Badminton Backhand

Badminton Backhand

Badminton Backhand

Badminton Backhand

All the basic shots (clear, smash, drop, drive and serve) can be played as backhands, both in defensive play and play at the net. The backhand is always the second best option from the back boundary line (as an overhand shot), and the forehand should be played whenever possible (left-of-head shot). The backhand has less precision and power, although the backhand clear, smash and drop are among the most technically demanding shots in badminton. The backhand can be very effective in the front of the court as a defensive shot, when the player is standing either in the center of the court or lunges to the net. The backhand technique can be understood with the aid of the photos and descriptions below.

Badminton Backhand

Badminton Backhand

In the second phase, the player steps into the shot with his bodyweight over his right foot. In extreme cases, the player may lunge in order to reach the shuttle. The foot is almost diagonal to the sidelines and the upper body is parallel to the back boundary line.

In the third phase, the player is behind the shuttle, which should be hit as high as possible. The player can press the thumb of the hitting hand onto the racket handle for extra power. The shot can be played as a clear, drop or smash.

In the fourth phase, the player jumps off the right leg and goes straight into the center of the court, keeping his eye on his opponent.

In the backhand from the back boundary line . . .

  • the player starts from the ready position and takes several steps into the backhand corner.

  • the player should keep his eye on both the shuttle and his opponent for as long as possible.

  • the player’s body turns through at least 90°.

  • the last step before the shuttlecock is hit is a lunge with the right leg.

  • the right knee is slightly bent when the shuttle is hit.

  • the right foot points toward the sidelines.

  • the right shoulder points toward the right net post.

  • the racket is drawn back from below in preparation to hit the shuttle, the hitting arm elbow moves toward the net.

  • as the shot is played, the upper arm provides momentum and the forearm twists.

  •   the grip position is slightly different to the universal grip and is turned slightly

Badminton Backhand

inward (i.e. inside of the hand to the right).

  • the shuttle is hit at the highest point near the body (backhand-overhand shot) and in the clear (Fig. 59 #1) is hit to the opponent’s back boundary line.

  • increase acceleration by placing the thumb behind the handle.

  • in the drop (Fig. 59 #2), the hitting arm slows down shortly before the shot is

    played.

  • in the smash, there is a full forearm twist and the shuttle is forced down with full acceleration.

    In the defensive backhand from the center of the court . . .

  • the player stands about 1 yard behind the center line.

  • the player stands with the knees slightly bent and the feet shoulder-width apart.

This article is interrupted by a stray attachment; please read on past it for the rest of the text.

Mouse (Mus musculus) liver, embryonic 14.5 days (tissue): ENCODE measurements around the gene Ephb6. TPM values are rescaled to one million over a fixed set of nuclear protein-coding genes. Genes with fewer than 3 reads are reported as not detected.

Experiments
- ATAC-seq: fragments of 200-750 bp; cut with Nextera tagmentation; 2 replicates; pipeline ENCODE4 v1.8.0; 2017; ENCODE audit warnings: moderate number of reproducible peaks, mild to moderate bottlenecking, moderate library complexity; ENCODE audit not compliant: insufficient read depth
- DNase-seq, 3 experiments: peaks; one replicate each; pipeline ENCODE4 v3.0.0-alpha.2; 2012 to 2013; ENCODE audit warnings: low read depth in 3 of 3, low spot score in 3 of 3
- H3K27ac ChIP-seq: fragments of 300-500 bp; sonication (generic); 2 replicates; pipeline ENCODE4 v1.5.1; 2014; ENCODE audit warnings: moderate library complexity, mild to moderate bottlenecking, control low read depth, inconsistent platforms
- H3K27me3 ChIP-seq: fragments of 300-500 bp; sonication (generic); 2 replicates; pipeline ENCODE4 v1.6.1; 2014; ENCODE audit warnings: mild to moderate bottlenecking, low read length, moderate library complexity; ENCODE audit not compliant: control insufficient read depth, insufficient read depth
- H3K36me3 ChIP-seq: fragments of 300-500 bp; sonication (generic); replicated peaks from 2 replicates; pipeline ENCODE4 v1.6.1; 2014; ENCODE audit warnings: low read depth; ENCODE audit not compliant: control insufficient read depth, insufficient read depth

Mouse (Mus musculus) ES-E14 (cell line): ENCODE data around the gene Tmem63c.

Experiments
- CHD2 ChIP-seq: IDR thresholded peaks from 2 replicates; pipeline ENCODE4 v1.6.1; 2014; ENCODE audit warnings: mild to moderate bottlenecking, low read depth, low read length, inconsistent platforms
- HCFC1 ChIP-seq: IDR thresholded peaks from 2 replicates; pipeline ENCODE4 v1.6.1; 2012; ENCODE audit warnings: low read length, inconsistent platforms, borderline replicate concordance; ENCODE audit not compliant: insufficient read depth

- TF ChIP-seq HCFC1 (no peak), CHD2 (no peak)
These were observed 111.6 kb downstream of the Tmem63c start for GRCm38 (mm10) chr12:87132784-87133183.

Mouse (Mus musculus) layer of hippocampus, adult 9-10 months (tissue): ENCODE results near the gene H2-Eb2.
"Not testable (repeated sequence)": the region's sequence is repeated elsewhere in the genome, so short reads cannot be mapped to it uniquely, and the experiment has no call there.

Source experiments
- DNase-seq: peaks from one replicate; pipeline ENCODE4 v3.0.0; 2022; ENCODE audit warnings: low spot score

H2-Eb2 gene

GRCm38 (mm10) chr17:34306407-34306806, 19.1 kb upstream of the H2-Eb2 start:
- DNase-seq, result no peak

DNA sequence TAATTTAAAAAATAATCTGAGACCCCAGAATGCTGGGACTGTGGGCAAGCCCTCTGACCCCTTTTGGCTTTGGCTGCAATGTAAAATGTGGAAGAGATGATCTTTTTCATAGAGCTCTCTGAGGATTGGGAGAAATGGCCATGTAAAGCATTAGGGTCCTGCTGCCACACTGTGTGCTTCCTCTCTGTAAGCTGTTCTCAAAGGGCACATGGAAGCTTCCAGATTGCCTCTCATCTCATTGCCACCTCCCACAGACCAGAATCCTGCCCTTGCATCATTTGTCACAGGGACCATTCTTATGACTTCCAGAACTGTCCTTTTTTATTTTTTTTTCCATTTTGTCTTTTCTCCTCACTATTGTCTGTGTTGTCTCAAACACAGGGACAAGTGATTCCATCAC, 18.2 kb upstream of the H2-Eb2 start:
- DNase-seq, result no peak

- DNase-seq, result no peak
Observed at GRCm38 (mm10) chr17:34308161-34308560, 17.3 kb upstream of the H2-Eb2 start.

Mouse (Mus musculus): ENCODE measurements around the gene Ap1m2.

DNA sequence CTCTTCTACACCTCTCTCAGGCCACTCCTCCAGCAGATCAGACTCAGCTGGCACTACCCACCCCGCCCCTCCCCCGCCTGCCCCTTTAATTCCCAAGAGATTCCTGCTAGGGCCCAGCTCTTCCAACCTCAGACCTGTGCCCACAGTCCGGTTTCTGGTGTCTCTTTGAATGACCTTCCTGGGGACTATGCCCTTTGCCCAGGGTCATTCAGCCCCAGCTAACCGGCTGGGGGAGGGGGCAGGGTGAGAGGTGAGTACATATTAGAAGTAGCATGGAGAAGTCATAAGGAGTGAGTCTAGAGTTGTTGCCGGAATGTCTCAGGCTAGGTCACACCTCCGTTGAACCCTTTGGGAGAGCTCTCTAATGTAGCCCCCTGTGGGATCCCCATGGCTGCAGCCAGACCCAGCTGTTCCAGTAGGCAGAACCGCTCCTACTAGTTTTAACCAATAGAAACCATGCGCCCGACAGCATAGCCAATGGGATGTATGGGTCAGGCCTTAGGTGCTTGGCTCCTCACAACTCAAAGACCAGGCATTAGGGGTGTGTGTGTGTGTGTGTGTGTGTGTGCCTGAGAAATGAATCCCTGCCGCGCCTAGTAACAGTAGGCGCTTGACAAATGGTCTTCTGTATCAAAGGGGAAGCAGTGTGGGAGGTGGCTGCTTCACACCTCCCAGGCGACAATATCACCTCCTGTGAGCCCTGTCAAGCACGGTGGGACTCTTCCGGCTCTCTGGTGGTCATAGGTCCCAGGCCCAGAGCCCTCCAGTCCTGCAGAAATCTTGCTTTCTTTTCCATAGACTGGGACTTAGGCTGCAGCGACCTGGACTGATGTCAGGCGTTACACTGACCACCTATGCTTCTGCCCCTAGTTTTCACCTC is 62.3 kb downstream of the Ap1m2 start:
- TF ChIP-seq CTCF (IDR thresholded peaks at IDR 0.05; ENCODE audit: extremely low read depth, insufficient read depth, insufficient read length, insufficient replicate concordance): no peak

• the racket is held in front of the body pointing downward.

  • the thumb is pressed against the handle for extra acceleration.

  • there is a small backswing.

  • acceleration is achieved by twisting the forearm.

The backhand at the net . . .

  • enables the left front part of the court to be covered.

  • can be played as a short shot, clear or flick.

  • From the ready position, the player takes a step to the left, the right foot stays where it is to enable the player to move backward again as soon as possible.

  • Ideally, the shuttle should be hit with an almost straight arm at net-height.

  • The axis of the racket head is parallel to the top of the net and hits the shuttle at a slight angle to the net.

Drill 1: Alternating backhand dropshot: Two players hit to each other from the backhand corner, so that the other player can hit a dropshot. Player A starts with a high serve, player B plays a dropshot. Player A then responds with a short dropshot so that player B can return this deep into player A’s backhand corner.

Drill 2: Backhand dropshot variants: The player plays each shot as a backhand dropshot, hitting both down the line and cross-court. The opponent always returns the shuttle to the player’s backhand corner. For increased difficulty, the opponent occasionally surprises the player with a dropshot.

Drill 3: Backhand clear duel: Two players play competitive rallies with backhand clears down the line. The shuttle must land in a pre-determined area at the back of the court, ideally between the two service lines. If one of the player’s shots falls short, the partner does not have to return it and he wins a point.

Drill 4: Against the wall: The coach stands in front of a wall and throws or hits shuttlecocks to the player in quick succession. The shuttles should reach the corner left of the player’s head so that he can hit the shuttles with a backhand against the wall.

Drill 5: Into the center: The player hits a dropshot down the line, which the opponent returns with a dropshot. The opponent then returns the shuttlecock to the player’s backhand corner. The player must always pass through the center of the court as he runs to and from the net. A box can be placed near the center that must be tapped with the racket each time.

Other related blogs

Badminton Dropshot

Badminton Smash

Badminton Drive

Author: Charles Yin

Leave a Reply

Your email address will not be published. Required fields are marked *